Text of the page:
Acupuncture Treatment

Body Points

Primary needle therapy: BL 13 (Feishu), M-BW-1 (Dingchuan), CV 22 (Tiantu), LU 1 (Zongfu), LU 6 (Kongzui), and CV 17 (Tanzhong).

For Retention of Cold-Fluid in the Lung add: BL 12 (Fengmen) and LU 9 (Tiayuan).

For Retention of Phlegm-Heat in the Lung add: GV 14 (Dazhui) and ST 40 (Fenglong).

For Asthenia of Spleen and Lung Qi add: BL 20 (Pishu), BL 43 (Gaohuang), ST 36 (Zusanli), and CV 6 (Qihai).

For Asthenia of Lung and Kidney Yin add: BL 23 (Shenshu), CV 4 (Guanyuan), KI 3 (Taixi), and SP 6 (Sanyinjiao).

For Asthenia of Heart and Kidney Yang add: BL 15 (Xinshu), BL 23 (Shenshu), CV 4 (Guanyuan), CV 6 (Qihai), and PC 6 (Neiguan).

For Acute attacks add: GV 25 (Suliao) and GV 26 (Shuigou).

For edema, fever and sweats add: HT 6 (Yinxi) and KI 7 (Fuliu).

For slow, weak and intermittent pulse add: CV 4 (Guanyuan) and CV 6 (Qihai) with moxa.

Auriculotherapy

In acute cases, needle the following points: Antitragic Apex (Stop Wheezing), Adrenal Gland, Trachea, Lung, Subcortex and Sympathetic. With electrical or laser therapy add the Lung, Spleen and Kidney areas of the posterior pinna.

Cupping Therapy

Treat the Jiaji (7th Cervical to 6th Thoracic vertebral regions) via warm cupping. This area responds well during chronic episodes, but should not be used if fever is present. Needling of Ashi points along the Jiaji is very effective as well.

General Treatment Comments

Note that the first two syndromes represent excess conditions and the remaining three deficient conditions. Use reducing and reinforcing techniques as appropriate. Cold and Asthenia syndromes respond well to needling with moxa and/or electrical stimulation along with needling. As the condition becomes more chronic, needling with moxibustion, especially at Zongfu and Tanzhong can be very effective. Treat the ear in acute cases with needles and rely on laser or electrical stimulation later on. As the patient responds and his or her “program” becomes stabilized and non-critical, patient home use of low level laser therapy or electrical stimulation units can be very beneficial.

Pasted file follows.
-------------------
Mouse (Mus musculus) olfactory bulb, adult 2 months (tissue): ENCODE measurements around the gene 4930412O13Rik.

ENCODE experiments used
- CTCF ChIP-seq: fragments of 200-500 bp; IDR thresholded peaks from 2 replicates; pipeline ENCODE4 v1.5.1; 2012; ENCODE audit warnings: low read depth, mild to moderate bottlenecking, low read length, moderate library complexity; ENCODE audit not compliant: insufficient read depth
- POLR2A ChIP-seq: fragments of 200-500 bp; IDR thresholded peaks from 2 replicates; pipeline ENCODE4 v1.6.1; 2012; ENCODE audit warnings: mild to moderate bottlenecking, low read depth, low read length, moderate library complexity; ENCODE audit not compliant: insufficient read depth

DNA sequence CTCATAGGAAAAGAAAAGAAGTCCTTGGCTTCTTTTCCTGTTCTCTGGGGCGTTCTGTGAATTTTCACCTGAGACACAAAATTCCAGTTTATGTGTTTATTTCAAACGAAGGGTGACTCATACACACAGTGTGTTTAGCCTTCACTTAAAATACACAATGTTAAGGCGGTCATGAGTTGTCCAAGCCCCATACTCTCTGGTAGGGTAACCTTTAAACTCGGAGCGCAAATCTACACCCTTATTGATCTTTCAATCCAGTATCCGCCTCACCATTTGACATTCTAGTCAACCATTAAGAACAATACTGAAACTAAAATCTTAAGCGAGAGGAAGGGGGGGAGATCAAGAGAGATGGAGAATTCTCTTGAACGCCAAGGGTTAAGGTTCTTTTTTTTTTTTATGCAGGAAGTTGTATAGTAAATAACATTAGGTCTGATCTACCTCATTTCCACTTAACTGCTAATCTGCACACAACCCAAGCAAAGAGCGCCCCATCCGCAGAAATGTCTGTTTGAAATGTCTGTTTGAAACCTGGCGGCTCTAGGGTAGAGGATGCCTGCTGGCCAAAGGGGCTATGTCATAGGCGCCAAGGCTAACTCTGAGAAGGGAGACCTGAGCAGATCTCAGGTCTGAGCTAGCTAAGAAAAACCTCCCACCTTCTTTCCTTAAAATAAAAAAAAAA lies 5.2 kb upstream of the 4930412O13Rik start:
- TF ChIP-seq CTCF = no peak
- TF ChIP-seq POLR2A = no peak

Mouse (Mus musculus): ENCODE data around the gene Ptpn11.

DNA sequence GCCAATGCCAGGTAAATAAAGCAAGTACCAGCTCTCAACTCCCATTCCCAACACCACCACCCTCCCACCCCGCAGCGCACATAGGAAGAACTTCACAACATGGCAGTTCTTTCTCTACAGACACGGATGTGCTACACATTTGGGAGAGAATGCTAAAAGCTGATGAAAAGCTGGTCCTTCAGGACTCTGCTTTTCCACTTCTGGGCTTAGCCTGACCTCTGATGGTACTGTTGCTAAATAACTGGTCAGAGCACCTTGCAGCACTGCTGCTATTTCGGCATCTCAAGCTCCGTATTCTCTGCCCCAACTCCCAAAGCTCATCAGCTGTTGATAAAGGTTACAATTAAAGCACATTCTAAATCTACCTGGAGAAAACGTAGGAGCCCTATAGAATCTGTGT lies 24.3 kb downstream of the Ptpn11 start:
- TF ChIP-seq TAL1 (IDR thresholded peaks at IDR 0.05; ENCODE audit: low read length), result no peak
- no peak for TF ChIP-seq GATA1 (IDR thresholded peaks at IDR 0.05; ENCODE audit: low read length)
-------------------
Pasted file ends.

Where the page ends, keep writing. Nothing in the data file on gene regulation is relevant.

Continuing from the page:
Diet, exercise and herbal therapy are important and essential adjuncts to the successful long term treatment of asthma. The elimination of fried, high fatty foods, refined sugars and alcohols are imperative. A good anti-allergy diet is also a must. Chinese Herbal Medicine should support whichever syndrome is active.

The complication of a lung infection should always be considered and adjunctive medical therapy considered.

References

Daosheng L, Min S, Acupuncture-Moxibustion, People’s Medical Publishing House, 2000, pp 326-329.

Gongwang L, Acupoints & Meridians, HuaXia Publishing House, 1997.

Morse W, Personal Experience Points, 1980 - 1998, Unpublished.

O’Connor J, Bensky D, Acupuncture A Comprehensive Text, Eastland Press, 1991.

Xinnong C, Chinese Acupuncture and Moxibustion, Foreign Languages Press, 2006.

Yangfu Z, Diagnostics of Traditional Chinese Medicine, Publishing House of Shanghai University of Traditional Chinese Medicine, 2002.

Yangfu Z, Chinese Acupuncture and Moxibustion, Publishing House of Shanghai University of Traditional Chinese Medicine, 2002, pp 240-249.
This Month's Articles

February 2008